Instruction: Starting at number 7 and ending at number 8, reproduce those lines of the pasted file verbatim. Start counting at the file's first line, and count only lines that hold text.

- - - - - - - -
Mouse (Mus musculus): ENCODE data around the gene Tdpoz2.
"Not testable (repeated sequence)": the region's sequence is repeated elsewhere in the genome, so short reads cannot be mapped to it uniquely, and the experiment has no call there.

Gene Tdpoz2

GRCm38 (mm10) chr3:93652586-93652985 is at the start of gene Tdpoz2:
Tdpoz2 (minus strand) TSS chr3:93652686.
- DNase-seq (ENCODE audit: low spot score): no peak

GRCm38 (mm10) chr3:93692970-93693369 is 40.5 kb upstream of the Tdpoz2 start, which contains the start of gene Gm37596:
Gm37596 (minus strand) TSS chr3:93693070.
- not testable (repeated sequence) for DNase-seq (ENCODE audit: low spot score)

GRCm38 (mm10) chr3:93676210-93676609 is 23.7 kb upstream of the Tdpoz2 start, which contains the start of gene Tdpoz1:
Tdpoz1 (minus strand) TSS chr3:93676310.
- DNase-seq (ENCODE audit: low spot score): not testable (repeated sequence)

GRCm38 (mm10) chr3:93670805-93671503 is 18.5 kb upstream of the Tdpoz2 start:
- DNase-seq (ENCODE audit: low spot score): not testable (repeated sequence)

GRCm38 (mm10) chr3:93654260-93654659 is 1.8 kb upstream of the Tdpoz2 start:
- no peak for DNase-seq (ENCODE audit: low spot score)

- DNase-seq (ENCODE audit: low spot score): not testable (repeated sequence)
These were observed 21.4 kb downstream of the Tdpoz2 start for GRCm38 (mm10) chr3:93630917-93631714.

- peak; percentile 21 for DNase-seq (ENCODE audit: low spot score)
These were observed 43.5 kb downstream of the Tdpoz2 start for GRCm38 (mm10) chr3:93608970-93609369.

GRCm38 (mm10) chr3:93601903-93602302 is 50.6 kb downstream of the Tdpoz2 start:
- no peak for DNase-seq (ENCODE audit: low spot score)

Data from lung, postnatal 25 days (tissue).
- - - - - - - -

GRCm38 (mm10) chr3:93692970-93693369 is 40.5 kb upstream of the Tdpoz2 start, which contains the start of gene Gm37596:
Gm37596 (minus strand) TSS chr3:93693070.